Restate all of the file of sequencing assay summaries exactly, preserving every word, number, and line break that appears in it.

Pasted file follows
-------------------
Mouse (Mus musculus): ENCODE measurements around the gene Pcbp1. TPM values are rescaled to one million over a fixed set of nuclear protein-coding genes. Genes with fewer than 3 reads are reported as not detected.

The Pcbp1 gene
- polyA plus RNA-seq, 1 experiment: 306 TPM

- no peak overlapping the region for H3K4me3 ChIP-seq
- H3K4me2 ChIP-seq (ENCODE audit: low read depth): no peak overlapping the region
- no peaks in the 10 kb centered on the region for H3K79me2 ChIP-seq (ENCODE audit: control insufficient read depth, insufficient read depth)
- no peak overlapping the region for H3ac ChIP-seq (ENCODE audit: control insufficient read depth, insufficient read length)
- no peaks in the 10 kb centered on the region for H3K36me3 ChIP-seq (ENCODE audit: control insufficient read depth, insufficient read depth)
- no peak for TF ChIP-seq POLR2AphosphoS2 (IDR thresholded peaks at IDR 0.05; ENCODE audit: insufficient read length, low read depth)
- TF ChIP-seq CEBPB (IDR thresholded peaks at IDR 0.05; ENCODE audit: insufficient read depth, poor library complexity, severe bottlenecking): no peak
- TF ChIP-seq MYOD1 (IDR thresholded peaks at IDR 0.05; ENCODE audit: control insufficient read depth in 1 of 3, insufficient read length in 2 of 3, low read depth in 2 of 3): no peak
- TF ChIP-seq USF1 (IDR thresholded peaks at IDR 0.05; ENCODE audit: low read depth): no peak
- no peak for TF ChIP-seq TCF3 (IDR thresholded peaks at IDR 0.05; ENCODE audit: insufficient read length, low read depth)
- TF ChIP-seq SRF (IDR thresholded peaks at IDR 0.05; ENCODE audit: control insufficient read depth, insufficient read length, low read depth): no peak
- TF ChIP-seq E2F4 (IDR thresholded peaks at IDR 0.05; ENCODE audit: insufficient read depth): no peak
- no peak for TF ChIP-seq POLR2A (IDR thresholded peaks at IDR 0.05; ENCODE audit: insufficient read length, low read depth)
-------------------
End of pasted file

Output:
Mouse (Mus musculus): ENCODE measurements around the gene Pcbp1. TPM values are rescaled to one million over a fixed set of nuclear protein-coding genes. Genes with fewer than 3 reads are reported as not detected.

The Pcbp1 gene
- polyA plus RNA-seq, 1 experiment: 306 TPM

- no peak overlapping the region for H3K4me3 ChIP-seq
- H3K4me2 ChIP-seq (ENCODE audit: low read depth): no peak overlapping the region
- no peaks in the 10 kb centered on the region for H3K79me2 ChIP-seq (ENCODE audit: control insufficient read depth, insufficient read depth)
- no peak overlapping the region for H3ac ChIP-seq (ENCODE audit: control insufficient read depth, insufficient read length)
- no peaks in the 10 kb centered on the region for H3K36me3 ChIP-seq (ENCODE audit: control insufficient read depth, insufficient read depth)
- no peak for TF ChIP-seq POLR2AphosphoS2 (IDR thresholded peaks at IDR 0.05; ENCODE audit: insufficient read length, low read depth)
- TF ChIP-seq CEBPB (IDR thresholded peaks at IDR 0.05; ENCODE audit: insufficient read depth, poor library complexity, severe bottlenecking): no peak
- TF ChIP-seq MYOD1 (IDR thresholded peaks at IDR 0.05; ENCODE audit: control insufficient read depth in 1 of 3, insufficient read length in 2 of 3, low read depth in 2 of 3): no peak
- TF ChIP-seq USF1 (IDR thresholded peaks at IDR 0.05; ENCODE audit: low read depth): no peak
- no peak for TF ChIP-seq TCF3 (IDR thresholded peaks at IDR 0.05; ENCODE audit: insufficient read length, low read depth)
- TF ChIP-seq SRF (IDR thresholded peaks at IDR 0.05; ENCODE audit: control insufficient read depth, insufficient read length, low read depth): no peak
- TF ChIP-seq E2F4 (IDR thresholded peaks at IDR 0.05; ENCODE audit: insufficient read depth): no peak
- no peak for TF ChIP-seq POLR2A (IDR thresholded peaks at IDR 0.05; ENCODE audit: insufficient read length, low read depth)